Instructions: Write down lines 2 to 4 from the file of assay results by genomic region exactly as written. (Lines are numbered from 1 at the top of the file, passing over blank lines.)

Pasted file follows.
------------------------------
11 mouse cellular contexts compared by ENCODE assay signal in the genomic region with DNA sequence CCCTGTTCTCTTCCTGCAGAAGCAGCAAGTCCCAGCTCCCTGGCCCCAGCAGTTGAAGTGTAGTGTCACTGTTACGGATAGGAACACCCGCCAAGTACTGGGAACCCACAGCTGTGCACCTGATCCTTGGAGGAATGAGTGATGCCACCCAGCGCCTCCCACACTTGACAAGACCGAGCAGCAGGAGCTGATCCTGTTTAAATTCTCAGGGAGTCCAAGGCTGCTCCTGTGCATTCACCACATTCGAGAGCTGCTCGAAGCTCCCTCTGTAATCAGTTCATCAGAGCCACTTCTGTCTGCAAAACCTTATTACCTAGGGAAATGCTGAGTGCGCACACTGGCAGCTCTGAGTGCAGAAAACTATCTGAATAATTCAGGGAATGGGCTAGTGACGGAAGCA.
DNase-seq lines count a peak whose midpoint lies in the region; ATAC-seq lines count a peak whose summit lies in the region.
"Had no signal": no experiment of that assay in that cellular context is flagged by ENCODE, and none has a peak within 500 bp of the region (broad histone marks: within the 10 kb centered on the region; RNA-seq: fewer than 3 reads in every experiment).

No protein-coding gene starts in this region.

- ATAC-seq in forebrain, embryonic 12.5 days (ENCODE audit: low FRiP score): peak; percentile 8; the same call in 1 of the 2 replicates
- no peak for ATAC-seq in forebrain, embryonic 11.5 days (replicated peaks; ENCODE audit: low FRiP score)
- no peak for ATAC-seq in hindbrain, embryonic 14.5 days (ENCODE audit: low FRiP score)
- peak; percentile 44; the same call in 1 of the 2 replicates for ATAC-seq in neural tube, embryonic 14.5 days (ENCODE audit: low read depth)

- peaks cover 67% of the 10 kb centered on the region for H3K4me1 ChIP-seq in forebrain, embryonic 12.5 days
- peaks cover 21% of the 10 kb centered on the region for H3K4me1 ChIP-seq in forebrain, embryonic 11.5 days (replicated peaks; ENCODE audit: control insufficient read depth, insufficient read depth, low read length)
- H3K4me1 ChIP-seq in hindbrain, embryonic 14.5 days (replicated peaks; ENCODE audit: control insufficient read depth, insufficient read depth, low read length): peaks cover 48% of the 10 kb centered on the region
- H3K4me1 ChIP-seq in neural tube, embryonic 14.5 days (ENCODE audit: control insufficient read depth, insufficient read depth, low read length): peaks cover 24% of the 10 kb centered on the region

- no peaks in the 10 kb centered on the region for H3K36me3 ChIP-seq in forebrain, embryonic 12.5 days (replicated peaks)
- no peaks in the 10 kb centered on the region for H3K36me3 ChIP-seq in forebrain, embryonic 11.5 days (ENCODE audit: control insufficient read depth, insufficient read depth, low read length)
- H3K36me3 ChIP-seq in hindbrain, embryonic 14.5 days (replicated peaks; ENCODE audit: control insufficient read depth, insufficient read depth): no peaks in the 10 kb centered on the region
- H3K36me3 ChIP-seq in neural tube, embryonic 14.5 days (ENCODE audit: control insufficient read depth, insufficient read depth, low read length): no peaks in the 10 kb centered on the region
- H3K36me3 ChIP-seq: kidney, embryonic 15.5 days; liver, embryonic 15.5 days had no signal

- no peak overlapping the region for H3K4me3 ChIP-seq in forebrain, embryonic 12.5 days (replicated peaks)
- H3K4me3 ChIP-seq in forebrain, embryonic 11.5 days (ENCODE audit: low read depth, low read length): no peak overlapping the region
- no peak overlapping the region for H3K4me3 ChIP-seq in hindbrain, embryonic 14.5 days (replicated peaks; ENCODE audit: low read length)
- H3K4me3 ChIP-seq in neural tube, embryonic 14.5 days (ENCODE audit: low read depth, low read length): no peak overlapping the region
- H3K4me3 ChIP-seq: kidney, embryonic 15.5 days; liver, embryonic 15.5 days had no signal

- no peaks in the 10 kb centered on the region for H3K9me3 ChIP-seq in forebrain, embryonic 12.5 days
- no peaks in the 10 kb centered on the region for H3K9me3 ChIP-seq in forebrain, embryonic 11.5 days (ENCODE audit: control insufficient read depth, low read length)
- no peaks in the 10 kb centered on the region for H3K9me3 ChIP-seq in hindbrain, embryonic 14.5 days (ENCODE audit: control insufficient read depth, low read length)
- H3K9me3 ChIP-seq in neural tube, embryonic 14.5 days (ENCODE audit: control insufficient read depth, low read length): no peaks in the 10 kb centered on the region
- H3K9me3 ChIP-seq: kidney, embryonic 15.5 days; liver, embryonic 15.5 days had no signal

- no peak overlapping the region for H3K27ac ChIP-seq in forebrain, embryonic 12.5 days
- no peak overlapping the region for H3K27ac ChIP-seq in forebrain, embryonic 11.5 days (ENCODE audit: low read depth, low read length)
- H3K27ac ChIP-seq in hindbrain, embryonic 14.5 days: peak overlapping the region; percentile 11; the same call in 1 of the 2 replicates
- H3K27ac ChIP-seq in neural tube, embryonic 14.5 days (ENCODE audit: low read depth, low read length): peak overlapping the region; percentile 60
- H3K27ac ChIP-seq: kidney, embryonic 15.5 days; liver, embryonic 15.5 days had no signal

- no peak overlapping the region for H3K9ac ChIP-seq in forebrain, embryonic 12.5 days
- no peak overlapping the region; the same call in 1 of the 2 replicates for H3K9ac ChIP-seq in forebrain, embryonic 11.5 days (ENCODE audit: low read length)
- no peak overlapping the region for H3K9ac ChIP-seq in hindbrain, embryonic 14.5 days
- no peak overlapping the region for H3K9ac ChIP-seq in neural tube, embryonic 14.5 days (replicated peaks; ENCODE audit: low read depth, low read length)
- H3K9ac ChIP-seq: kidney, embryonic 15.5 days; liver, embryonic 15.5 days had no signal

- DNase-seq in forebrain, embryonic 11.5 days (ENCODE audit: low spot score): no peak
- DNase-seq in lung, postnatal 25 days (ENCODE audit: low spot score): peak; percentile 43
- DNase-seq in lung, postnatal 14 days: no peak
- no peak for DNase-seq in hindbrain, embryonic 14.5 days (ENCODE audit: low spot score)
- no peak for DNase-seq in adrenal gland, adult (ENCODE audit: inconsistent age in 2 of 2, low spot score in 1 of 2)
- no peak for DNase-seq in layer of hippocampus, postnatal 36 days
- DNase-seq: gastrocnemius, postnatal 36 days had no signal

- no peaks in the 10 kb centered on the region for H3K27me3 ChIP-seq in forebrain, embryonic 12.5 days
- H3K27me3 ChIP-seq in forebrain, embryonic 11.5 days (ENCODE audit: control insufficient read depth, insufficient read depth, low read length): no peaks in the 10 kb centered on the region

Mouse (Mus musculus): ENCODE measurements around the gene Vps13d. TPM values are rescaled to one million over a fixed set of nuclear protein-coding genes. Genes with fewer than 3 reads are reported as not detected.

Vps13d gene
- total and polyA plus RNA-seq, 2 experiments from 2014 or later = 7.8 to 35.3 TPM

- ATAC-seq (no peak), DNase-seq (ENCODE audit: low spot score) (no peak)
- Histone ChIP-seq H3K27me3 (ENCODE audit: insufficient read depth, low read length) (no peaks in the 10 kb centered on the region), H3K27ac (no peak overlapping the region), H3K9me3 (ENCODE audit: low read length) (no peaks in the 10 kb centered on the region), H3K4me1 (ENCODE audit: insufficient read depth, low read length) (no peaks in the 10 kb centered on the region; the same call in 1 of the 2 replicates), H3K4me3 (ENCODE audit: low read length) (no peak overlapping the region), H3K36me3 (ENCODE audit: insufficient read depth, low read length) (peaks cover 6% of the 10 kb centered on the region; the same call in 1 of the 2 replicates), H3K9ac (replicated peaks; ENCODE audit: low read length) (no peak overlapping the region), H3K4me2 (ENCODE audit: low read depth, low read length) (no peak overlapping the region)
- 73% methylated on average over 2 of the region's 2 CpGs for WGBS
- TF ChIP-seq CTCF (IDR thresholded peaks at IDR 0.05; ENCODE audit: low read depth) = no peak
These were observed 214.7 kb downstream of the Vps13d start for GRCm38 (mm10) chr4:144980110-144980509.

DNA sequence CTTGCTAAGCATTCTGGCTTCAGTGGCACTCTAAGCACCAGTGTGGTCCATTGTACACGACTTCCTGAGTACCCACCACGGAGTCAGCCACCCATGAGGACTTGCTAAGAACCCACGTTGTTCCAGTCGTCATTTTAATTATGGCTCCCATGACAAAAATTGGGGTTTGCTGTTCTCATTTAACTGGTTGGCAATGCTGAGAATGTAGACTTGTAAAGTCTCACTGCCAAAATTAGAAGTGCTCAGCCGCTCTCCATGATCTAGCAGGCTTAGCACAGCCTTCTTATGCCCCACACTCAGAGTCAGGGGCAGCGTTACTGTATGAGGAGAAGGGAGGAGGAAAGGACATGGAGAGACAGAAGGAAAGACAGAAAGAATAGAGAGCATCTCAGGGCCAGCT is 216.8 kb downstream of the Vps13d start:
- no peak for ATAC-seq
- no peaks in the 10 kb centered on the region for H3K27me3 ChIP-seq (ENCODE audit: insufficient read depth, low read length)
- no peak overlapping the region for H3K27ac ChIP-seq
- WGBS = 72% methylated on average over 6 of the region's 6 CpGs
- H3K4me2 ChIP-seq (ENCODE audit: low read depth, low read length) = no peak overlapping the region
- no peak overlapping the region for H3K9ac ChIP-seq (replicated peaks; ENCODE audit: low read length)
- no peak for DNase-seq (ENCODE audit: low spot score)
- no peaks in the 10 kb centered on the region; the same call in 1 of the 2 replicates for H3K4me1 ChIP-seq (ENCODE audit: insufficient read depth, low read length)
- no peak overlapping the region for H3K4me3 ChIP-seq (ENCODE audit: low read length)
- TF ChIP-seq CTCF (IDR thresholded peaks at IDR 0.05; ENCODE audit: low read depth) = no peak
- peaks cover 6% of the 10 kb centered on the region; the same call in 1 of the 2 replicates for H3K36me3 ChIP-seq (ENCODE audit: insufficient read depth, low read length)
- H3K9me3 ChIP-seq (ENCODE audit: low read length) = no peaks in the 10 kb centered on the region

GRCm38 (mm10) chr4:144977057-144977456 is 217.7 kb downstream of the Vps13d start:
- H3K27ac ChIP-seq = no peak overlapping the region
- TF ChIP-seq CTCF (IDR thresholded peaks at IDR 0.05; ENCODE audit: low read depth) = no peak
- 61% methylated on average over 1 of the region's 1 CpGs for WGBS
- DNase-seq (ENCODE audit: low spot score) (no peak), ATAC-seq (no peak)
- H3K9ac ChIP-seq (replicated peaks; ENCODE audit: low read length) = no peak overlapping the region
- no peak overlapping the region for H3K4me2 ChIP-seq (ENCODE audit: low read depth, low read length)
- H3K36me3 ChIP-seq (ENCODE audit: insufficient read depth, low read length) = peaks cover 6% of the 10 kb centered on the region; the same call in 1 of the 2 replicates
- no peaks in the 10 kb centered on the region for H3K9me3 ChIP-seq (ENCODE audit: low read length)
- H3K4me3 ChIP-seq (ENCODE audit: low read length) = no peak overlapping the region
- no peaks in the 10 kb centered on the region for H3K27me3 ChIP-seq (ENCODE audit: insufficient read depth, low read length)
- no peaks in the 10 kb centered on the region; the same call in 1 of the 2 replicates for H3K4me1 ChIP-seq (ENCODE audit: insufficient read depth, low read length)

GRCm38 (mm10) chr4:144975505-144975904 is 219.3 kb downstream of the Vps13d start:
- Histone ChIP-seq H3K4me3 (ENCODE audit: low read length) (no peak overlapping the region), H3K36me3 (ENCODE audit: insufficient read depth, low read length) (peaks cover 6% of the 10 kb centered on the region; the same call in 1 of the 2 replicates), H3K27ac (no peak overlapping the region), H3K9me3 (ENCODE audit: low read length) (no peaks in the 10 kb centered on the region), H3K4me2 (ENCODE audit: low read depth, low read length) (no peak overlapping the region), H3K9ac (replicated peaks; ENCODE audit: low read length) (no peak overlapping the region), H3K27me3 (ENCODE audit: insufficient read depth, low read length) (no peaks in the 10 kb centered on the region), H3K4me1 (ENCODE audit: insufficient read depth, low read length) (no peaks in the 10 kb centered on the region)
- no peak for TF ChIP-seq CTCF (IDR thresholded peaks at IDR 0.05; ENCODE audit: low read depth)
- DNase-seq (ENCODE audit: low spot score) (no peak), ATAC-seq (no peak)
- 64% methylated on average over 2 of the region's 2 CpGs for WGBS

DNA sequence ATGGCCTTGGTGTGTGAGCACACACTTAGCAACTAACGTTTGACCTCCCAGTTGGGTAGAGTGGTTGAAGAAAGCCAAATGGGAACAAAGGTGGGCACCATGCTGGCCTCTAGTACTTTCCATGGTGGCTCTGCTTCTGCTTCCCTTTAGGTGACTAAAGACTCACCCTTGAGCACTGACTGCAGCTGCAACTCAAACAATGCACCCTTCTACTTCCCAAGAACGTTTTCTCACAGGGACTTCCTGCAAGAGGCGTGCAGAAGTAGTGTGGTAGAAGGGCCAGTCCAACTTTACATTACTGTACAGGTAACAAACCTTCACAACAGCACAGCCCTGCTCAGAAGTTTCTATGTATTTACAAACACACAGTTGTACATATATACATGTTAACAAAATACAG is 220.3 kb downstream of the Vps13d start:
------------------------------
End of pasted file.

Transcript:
DNase-seq lines count a peak whose midpoint lies in the region; ATAC-seq lines count a peak whose summit lies in the region.
"Had no signal": no experiment of that assay in that cellular context is flagged by ENCODE, and none has a peak within 500 bp of the region (broad histone marks: within the 10 kb centered on the region; RNA-seq: fewer than 3 reads in every experiment).

No protein-coding gene starts in this region.